# physics

posted by
**puff puff** on
.

A curve of radius 60m is banked so that a car traveling with uniform speed 70km/hr can round the curve without relying on friction to keep it from slipping to its left or right. The acceleration of gravity is 9.8m/s^2. What the the Angle of the curve?

im using a=v^2/r, but when I get the acceleration, I don't know what to do no more.. Can anyone help me on this one? Thanks a bunch!

You do not have to rely of friction to keep the car from slipping if the road is banked at an angle such that the force applied by the road to the tires is perpendicular to the surface of the road. The horizontal component of that force, in that situation, equals the centripetal acceleration M V^2/R and the vertical component balances the weight, M g.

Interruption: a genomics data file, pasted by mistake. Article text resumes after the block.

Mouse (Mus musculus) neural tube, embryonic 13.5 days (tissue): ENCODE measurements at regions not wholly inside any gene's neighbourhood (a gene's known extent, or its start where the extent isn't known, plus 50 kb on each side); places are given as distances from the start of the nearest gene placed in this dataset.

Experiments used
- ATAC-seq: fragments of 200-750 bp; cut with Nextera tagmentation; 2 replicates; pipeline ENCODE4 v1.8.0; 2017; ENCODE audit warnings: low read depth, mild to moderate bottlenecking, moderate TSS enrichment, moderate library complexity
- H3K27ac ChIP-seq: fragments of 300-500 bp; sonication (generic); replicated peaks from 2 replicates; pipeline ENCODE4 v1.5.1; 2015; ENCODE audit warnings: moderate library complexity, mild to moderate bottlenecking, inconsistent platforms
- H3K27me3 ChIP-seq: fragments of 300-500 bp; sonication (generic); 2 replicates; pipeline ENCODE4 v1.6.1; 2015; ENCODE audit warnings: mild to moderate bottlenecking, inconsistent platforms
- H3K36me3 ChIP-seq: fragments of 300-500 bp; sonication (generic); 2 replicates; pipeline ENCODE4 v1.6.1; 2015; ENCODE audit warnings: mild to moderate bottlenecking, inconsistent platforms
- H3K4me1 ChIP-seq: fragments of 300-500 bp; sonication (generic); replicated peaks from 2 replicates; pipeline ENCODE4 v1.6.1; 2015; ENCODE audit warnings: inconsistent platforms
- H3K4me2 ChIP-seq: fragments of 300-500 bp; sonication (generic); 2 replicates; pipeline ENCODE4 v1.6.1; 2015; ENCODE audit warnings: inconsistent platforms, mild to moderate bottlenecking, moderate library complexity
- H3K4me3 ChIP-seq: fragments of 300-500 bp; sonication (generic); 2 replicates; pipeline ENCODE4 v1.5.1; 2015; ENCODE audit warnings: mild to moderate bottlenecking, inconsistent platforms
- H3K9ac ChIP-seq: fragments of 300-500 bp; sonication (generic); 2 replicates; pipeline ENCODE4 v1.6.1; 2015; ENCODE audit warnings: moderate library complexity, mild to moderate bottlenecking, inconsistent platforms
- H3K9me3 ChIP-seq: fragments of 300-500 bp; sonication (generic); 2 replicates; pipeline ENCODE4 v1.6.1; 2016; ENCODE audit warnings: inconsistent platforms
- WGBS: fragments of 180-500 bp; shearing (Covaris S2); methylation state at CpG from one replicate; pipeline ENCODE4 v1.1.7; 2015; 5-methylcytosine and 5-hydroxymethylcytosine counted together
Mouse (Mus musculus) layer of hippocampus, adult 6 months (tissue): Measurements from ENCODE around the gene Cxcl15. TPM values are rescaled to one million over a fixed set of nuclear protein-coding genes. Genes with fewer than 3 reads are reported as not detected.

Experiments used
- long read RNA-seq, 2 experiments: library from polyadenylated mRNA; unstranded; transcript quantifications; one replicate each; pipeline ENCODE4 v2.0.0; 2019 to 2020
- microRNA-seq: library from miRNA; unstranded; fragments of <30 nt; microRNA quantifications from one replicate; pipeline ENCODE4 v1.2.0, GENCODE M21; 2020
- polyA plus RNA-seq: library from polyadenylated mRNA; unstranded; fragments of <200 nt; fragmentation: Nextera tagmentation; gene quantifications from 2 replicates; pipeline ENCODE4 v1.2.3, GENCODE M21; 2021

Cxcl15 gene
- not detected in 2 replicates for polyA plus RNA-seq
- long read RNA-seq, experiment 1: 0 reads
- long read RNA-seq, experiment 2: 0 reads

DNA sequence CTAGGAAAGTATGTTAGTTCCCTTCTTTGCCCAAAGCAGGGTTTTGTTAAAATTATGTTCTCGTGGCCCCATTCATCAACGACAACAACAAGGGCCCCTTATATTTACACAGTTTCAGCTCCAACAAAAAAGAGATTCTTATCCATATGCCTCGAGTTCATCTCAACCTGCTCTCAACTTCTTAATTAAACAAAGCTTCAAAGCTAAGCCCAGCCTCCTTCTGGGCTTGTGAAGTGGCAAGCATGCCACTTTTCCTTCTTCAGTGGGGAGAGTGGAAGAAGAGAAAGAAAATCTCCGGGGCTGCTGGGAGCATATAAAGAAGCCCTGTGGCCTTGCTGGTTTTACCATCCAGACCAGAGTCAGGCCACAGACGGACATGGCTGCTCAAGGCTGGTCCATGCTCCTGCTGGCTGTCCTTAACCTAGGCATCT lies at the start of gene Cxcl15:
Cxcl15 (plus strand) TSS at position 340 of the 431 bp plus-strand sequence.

By drawing yourself a figure, you should be able to convince yourself that the "bank angle" of the curve is

theta = arctan [(MV^2/R)/Mg]

= arctan [V^2/(R g)]

Make sure you express V in m/s when using the formula.